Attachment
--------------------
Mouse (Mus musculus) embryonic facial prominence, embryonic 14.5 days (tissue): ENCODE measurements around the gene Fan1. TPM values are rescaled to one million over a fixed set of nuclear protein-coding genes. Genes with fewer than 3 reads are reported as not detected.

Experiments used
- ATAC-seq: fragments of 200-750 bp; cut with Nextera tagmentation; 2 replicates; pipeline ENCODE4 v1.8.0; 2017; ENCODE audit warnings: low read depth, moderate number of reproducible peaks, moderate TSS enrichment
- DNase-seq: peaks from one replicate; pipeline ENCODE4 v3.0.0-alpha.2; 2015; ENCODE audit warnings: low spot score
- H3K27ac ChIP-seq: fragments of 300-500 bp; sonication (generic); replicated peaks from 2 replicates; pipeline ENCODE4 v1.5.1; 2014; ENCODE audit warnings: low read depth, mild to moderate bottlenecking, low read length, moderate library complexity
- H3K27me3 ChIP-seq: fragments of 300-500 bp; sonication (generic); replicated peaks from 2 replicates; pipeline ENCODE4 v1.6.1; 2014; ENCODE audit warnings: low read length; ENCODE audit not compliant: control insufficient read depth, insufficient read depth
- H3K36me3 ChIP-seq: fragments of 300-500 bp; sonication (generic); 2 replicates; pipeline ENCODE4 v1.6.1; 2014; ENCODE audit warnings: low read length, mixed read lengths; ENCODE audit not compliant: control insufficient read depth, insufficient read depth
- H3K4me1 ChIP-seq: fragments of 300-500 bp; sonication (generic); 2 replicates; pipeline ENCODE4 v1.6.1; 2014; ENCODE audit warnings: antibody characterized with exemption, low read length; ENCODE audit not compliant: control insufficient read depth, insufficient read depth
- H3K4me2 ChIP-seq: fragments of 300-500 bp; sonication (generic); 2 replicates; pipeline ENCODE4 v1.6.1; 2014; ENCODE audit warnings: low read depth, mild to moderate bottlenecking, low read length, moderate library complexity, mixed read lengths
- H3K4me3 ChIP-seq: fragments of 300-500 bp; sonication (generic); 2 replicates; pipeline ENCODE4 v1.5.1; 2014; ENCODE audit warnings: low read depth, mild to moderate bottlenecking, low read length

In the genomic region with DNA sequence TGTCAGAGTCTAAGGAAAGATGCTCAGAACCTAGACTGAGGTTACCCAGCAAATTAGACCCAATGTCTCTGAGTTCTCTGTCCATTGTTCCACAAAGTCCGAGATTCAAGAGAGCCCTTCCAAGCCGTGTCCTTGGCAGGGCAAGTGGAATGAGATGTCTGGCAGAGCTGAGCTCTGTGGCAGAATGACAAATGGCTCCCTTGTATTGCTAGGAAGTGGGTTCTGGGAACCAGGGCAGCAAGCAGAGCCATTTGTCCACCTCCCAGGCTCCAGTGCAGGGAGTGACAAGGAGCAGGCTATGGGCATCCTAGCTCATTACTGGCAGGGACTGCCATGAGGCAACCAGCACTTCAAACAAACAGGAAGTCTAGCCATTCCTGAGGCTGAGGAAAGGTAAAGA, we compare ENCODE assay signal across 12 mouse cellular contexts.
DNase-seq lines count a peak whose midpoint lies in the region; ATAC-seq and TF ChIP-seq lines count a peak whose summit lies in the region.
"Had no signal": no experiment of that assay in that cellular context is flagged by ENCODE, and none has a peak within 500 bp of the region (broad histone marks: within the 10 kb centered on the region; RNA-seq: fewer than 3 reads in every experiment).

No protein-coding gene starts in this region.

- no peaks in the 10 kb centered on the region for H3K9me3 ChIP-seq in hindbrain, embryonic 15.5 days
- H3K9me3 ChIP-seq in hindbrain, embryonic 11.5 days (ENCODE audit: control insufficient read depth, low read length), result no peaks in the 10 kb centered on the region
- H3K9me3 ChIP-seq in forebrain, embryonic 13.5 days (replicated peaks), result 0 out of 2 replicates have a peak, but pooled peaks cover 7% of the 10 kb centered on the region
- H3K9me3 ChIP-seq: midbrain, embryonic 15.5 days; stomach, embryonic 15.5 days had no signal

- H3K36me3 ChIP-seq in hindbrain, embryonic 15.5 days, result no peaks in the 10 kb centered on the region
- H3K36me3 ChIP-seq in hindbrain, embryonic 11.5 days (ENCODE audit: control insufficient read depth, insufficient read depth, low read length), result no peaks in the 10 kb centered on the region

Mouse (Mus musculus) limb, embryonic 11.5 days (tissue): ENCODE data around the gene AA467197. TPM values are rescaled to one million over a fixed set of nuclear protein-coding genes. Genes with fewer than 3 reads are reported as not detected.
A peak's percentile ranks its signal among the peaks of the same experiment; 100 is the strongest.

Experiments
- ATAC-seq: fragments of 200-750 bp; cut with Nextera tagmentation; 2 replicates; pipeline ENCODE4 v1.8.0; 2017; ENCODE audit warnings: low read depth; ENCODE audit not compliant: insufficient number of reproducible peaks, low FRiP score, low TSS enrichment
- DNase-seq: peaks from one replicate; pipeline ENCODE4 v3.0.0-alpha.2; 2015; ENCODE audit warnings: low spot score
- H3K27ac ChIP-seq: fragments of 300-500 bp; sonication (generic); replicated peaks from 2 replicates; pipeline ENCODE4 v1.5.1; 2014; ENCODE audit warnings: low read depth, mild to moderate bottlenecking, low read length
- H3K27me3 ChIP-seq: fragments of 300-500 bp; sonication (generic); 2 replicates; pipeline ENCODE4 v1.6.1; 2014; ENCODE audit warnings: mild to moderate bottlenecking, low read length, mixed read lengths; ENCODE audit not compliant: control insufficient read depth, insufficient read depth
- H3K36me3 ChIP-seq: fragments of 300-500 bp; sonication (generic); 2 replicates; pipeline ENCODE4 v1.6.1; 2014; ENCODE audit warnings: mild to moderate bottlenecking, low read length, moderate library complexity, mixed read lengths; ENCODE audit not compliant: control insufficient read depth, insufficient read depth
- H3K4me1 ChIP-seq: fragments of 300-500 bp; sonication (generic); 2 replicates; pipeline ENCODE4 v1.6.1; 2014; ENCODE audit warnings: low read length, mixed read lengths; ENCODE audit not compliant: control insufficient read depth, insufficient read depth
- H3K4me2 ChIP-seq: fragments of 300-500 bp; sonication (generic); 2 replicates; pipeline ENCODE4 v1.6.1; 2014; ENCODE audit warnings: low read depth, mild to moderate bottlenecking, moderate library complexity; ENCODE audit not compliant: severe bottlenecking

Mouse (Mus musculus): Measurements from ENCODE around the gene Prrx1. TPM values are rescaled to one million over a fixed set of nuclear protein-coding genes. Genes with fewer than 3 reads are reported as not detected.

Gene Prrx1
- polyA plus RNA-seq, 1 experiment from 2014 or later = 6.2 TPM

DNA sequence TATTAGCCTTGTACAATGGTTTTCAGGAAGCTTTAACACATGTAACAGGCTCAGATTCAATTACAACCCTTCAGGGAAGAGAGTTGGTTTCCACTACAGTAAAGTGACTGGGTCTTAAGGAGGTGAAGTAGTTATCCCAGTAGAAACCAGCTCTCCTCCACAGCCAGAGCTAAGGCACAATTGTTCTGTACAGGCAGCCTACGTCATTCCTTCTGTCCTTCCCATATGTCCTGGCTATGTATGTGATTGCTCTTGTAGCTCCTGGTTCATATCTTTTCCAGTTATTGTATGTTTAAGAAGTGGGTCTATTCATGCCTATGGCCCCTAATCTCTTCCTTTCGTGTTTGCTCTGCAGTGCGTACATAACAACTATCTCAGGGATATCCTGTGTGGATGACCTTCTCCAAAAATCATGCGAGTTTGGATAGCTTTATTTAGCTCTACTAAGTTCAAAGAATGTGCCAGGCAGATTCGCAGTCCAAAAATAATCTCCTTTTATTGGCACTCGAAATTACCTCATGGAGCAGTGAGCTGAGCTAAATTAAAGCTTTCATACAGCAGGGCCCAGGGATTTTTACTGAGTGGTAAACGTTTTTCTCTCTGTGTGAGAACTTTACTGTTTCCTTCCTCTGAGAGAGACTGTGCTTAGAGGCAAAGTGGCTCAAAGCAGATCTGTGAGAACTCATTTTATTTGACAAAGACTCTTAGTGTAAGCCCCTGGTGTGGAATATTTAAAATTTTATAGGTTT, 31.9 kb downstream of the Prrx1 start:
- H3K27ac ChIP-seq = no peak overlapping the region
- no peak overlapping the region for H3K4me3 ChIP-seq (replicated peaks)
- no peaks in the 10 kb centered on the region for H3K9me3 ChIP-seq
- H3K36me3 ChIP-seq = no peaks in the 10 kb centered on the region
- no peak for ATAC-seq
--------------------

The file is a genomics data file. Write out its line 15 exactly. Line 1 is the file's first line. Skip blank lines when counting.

- no peaks in the 10 kb centered on the region for H3K9me3 ChIP-seq in hindbrain, embryonic 15.5 days